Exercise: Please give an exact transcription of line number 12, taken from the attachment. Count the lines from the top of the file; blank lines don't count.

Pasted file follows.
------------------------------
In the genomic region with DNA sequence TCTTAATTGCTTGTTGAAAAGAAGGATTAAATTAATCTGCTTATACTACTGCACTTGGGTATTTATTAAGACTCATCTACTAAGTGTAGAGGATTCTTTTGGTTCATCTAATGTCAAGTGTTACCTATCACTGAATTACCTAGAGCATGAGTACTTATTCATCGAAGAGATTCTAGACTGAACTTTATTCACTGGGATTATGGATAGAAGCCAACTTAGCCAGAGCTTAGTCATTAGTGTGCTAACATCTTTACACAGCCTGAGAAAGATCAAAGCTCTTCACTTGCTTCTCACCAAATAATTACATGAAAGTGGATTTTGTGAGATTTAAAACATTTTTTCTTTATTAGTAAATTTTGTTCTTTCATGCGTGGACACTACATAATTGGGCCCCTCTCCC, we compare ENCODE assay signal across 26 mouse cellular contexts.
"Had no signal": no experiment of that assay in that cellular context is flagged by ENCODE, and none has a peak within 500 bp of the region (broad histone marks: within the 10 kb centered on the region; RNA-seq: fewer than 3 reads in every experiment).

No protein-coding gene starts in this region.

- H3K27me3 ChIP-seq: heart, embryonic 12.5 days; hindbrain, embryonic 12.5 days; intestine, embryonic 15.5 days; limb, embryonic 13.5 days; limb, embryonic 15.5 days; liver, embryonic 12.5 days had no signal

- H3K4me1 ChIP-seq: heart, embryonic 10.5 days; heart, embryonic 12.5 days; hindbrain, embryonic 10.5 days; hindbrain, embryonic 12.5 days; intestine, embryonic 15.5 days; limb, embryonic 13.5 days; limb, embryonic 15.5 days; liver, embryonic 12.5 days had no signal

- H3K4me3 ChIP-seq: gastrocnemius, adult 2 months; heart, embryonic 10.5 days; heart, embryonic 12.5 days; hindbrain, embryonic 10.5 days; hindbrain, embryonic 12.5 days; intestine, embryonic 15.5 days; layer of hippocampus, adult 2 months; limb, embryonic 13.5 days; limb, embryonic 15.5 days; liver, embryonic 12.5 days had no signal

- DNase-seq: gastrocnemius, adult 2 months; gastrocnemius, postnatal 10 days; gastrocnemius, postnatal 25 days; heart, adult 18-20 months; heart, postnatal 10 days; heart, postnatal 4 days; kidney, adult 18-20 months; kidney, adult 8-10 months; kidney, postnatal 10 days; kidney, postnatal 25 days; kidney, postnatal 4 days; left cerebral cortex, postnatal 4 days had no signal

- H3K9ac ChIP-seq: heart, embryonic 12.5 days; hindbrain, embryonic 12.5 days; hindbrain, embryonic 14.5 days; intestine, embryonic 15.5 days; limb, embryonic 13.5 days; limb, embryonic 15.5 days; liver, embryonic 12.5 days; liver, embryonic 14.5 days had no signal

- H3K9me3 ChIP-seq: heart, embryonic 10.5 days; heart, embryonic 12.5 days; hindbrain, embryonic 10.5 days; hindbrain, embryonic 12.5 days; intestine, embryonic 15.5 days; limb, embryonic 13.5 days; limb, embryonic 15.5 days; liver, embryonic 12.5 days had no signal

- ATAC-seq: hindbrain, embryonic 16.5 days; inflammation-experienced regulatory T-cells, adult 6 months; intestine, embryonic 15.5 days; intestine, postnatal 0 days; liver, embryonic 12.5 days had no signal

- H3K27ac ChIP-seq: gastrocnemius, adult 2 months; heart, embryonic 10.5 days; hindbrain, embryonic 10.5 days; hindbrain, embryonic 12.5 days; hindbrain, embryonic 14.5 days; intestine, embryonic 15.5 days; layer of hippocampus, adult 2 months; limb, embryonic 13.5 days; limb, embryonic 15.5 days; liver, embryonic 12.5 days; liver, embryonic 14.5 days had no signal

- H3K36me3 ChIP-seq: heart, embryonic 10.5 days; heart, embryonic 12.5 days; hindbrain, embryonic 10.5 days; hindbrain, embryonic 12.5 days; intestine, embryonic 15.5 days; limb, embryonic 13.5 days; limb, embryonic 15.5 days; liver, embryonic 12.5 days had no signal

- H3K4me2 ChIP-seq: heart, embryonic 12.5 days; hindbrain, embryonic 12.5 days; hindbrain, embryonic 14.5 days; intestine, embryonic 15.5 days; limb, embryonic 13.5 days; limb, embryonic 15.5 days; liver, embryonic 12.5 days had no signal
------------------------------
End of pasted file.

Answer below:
- H3K36me3 ChIP-seq: heart, embryonic 10.5 days; heart, embryonic 12.5 days; hindbrain, embryonic 10.5 days; hindbrain, embryonic 12.5 days; intestine, embryonic 15.5 days; limb, embryonic 13.5 days; limb, embryonic 15.5 days; liver, embryonic 12.5 days had no signal